Ringo hit the ground running as he found himself being a slave (employment) at Shell Petroleum Company, working with his high school buddy Oupapa as well as Pari Shekupe. However, he resigned soon afterwards to take up new employment with Distillers.
In the meantime, the fleet-footed football crazy Ringo joined Kuisebmond outfit Eleven Arrows. Here he teamed up alongside Killa Samaria and Dead Wood pop band’s lead vocalist, Tara Shimbuli, among others.
He skippered the maroon-and-gold strip outfit to the final of the Oscar Norich annual tourney in Tsumeb in 1973 – to set up a thrilling spectacle against eternal rivals Blue Waters.
As fate would dictate, the match was shifted to Walvis Bay after darkness had set in. Blue Waters won the rescheduled tie 4-2 in a six-goal thriller at the Kuisebmond stadium.
It was not long before the left-footed midfielder developed itchy feet, jumping ship to join forces with Arrows’ eternal rivals Blue Waters – much to the disgust of his teammates, who despised his move, boldly labelling him a betrayer while also calling him all sorts of derogatory names, including the infamous tag of Judas Iscariot.
Ringo would not budge and in no time the Grootfontein-born lad had established himself as a valuable squad member of the high-flying Birds.
His circle of celebrated teammates were Pari, Oupapa, Ranga Lucas, Theu Amadhila, Kaputji Kuhanga, Josephat ‘Moripe’ Jekonia, Jerry Shikongo, Hans ‘Alu’ Hummel, Simon ‘Motwa’ Mwandingi, Riva Jekonia, Lemmy Lazarus, Zondi Amadhila, Dacosta Philemon, Kapuii Angula, Kayele Kambombo and agile shot-stopper Bonnetti Niilenge, among a galaxy of stars.
The fast-galloping flat-footed attacking midfielder was to form the spine of the invincible Blue Waters outfit and oversaw several generations coming and going at his new club.
In 1974, Ringo tied the knot with his gorgeous sweetheart Hedwig Nangula Tobias, a lass from the tiny mountainous town of Usakos in the vast Erongo Region. She bore him two bubbling daughters, Julietha and Louisa.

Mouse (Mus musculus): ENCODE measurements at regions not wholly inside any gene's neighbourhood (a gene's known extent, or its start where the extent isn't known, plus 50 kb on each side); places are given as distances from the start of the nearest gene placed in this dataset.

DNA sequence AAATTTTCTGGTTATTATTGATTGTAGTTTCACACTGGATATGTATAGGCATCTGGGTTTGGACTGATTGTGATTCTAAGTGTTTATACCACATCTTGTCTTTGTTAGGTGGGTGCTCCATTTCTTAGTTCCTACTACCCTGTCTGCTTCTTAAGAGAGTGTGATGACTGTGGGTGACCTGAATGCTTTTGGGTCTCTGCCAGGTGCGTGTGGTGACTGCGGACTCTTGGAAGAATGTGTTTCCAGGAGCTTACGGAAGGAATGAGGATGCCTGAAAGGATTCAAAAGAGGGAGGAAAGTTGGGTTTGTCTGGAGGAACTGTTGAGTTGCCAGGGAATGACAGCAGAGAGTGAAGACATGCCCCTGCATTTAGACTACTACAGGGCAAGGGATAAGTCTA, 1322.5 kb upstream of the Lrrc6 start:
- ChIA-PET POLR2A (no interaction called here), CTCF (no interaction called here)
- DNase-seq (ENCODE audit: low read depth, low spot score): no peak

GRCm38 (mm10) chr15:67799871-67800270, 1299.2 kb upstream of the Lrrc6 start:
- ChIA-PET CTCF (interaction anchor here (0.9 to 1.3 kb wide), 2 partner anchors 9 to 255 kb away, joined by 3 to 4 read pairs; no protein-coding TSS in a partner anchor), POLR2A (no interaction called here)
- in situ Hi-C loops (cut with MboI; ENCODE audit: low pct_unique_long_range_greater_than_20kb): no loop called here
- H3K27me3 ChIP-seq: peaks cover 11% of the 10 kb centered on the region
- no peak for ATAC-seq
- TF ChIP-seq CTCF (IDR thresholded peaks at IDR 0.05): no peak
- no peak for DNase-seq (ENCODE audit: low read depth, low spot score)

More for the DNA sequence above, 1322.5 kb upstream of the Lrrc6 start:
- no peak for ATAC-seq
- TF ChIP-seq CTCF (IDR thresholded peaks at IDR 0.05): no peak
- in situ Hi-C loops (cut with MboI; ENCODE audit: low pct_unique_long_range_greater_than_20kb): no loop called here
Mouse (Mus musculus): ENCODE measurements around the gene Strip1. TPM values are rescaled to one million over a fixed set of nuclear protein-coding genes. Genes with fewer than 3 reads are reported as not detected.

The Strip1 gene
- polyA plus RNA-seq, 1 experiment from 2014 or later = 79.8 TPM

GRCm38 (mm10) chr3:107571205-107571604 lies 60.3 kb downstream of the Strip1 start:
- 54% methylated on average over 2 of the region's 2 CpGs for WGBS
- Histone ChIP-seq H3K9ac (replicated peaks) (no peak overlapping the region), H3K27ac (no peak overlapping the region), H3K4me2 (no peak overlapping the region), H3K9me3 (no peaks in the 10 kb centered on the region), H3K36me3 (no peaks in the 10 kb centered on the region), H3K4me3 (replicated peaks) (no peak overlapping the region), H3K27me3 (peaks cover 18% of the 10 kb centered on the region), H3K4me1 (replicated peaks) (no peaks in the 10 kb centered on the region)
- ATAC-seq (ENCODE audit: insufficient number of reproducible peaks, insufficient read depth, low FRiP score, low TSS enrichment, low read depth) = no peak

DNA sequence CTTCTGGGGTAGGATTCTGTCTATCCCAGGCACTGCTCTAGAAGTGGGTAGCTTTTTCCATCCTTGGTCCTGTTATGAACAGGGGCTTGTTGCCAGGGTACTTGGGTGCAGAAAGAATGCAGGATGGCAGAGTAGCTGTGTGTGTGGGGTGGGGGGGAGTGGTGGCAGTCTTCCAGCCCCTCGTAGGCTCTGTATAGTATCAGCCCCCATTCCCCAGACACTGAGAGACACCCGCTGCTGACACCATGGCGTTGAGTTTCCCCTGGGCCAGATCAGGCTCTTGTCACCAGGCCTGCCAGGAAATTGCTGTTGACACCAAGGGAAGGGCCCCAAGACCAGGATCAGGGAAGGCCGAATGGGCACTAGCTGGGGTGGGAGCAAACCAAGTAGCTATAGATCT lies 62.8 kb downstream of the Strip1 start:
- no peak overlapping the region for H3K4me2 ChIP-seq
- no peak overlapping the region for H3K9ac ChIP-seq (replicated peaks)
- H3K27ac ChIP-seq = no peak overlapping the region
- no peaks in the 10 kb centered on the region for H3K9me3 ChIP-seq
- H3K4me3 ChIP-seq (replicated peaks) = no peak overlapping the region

Ringo also had a son Grey Karimbue from a previous relationship whom his loving wife has brought up alongside her younger sister Irene Simeon. The latter would follow in her stepdad’s footsteps and currently owns the Engen One Stop Usakos Service Station in her hometown.
The usually calculated Ringo went on to win almost every available piece of silverware there was to be won with Blue Waters and will certainly go down in history as one of the deadliest left-footed strikers of his generation.
With time passing by and getting a bit long in the tooth, Ringo became heavily involved in the struggle for Namibia’s independence. He was among the few that systematically carried out underground activities from within their native land.
The brother would risk his life and that of his family by transporting political activists and canvassing support for the liberation movement Swapo with Swakopmund, Walvis Bay, Arandis, Usakos, Omaruru and Karibib his preferred happy hunting grounds.
In 1982, Ringo relocated to the northern part of the country resettling in Oshakati where he lived until his untimely death. Sadly, the likeable Ringo exited the game of life on the 3rd of September 1994, aged 51. May his soul rest in peace.